Parental drinking inadvertently influences teenagers

Lucy Tantum

It’s a balmy afternoon and the local pool is crowded with families. Children float in the shallow end while their parents sit at the edge of the water, cocktails in plastic glasses next to them on the sun-warmed concrete. They’ll probably have another round of drinks or two before they leave.  Maybe it’s five o’clock somewhere, but it’s two in the afternoon in Marin.

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It’s a warm evening and the Little League baseball fields are teeming with activity. Amid the crack of a ball on a bat and the shout of a teenage umpire, parents watch the game from the bleachers. They cheer for their children and chat between innings, sipping wine that somebody brought in a cooler.

It’s a crisp Monday morning and students sit in class talking before the bell rings, recounting the past weekend. There was a party, a trip to In-N-Out, and—it almost goes without saying—a fair amount of alcohol consumed along the way. After all, casual references to drinking are common at Redwood, despite efforts from the administration and the community to curb underage consumption.

It’s no secret that Marin’s binge-drinking and teen drinking rates are severe. The county’s rate of excessive drinking is three times higher than the national average, according to data from a 2012 Marin County Civil Grand Jury report. Moreover, the report noted that one-third of Marin 11th graders binge drink.

Communities and researchers alike often pose the question of what influences teen drinking in Marin.  Is it pop culture?  Peer pressure?  Poor law enforcement?  It seems that a large contributing factor may be closer to home—or in a home with parents who drink irresponsibly.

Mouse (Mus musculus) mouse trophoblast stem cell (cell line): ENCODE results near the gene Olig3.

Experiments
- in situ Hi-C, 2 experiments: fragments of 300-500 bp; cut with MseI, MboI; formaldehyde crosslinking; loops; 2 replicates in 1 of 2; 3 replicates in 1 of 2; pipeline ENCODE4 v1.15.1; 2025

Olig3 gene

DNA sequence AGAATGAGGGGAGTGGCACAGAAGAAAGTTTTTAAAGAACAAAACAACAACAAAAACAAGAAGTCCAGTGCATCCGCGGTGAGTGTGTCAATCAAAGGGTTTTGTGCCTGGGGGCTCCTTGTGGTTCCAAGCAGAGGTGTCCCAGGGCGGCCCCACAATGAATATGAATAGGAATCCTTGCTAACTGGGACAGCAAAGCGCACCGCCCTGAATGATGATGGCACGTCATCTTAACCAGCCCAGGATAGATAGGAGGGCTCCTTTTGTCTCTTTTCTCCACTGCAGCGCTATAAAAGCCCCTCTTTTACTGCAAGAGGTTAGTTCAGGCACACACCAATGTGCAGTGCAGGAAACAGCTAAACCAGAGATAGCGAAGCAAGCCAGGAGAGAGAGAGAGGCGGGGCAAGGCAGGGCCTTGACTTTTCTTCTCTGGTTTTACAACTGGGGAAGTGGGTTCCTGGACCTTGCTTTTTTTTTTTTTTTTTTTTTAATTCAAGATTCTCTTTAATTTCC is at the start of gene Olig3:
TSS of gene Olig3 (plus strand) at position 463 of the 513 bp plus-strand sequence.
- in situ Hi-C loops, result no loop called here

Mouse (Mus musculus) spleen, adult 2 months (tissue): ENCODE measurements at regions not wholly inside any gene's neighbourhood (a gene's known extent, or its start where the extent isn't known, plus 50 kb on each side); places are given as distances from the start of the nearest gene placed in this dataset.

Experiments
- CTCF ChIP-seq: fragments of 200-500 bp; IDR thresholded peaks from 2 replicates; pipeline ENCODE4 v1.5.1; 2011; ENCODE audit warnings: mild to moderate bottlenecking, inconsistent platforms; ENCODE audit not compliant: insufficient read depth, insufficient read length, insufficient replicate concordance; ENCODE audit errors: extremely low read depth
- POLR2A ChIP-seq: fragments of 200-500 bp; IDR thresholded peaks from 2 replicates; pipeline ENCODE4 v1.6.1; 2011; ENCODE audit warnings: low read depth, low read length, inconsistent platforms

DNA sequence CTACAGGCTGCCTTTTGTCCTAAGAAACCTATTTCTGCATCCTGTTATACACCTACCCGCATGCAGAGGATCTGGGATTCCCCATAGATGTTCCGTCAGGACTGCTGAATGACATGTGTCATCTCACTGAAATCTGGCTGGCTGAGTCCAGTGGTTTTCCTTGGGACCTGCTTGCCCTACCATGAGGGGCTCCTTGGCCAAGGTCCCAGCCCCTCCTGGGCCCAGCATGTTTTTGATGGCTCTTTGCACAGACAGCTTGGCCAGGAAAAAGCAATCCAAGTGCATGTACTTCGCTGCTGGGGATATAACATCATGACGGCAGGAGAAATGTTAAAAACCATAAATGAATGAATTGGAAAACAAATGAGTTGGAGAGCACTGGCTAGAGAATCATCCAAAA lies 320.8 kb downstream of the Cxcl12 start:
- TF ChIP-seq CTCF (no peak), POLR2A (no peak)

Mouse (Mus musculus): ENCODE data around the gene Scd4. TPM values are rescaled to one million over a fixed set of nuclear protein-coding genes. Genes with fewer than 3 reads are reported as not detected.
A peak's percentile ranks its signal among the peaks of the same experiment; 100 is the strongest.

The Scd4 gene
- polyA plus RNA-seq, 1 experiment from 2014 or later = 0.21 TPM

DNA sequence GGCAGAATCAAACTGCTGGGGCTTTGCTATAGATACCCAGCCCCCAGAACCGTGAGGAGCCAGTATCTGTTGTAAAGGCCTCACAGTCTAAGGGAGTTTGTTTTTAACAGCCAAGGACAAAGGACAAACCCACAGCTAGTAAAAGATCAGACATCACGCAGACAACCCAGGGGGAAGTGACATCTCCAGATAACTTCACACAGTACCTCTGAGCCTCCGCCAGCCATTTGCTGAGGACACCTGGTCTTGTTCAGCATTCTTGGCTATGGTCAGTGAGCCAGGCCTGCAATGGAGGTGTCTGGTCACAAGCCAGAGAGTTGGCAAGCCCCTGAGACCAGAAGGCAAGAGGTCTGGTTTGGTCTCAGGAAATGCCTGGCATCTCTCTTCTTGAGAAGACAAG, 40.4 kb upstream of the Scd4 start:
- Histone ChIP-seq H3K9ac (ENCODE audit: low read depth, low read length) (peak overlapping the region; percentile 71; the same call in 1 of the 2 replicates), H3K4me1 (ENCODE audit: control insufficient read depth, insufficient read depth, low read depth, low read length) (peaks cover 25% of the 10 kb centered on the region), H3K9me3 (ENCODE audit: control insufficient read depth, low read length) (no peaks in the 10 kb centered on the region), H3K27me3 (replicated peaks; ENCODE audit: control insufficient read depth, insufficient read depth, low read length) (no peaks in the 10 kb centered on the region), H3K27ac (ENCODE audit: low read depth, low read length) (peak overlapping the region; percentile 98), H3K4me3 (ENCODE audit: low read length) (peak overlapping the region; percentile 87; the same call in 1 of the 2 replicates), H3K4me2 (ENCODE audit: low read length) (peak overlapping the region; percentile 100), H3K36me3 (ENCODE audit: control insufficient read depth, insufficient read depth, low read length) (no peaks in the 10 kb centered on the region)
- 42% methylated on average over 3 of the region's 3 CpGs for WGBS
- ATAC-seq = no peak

When parents casually but frequently consume alcohol in front of their children, they may inadvertently convey that drinking alcohol is necessary to have fun.  Whether it be at the pool or at the baseball field or in their home, Marin youth are routinely exposed to habitual drinking.

While a beer at a child’s birthday party or baseball game may seem harmless, it can subconsciously impress upon children the idea that alcohol is necessary to socialize or have fun.  It shouldn’t be necessary to drink when attending a school dance or a Giants game, but students drink at these events anyway, perhaps under the impression that they won’t enjoy themselves unless they’re tipsy.

If many parents aren’t able to demonstrate the appropriate times and circumstances for drinking, maybe the recent cases of teen alcohol use shouldn’t be so unexpected.

That’s not to say that parents should never drink alcohol in front of their children—when a person turns 21, they earn the right to drink as they wish.  Yet this privilege also comes with the responsibility of demonstrating safe drinking habits and self-control, especially in front of impressionable children and teens.

Having a glass of wine at the pool isn’t necessarily wrong—but parents should be aware that this behavior sends a message to children.  Drinking at a child-oriented event or in the middle of the day shouldn’t be the precedent.

If Marin parents expect their children to abstain from using alcohol—or even just to use alcohol safely—they need to start setting a better example.  If a child thinks constant drinking is simply a part of adulthood, then they might emulate this behavior when they get older.

If Marin youth are to grow up with a proper understanding of the effects of alcohol and the implications of excessive drinking, then they should be able to look to their parents for guidance—and parents should know that when they’re under the influence, their children can be influenced too.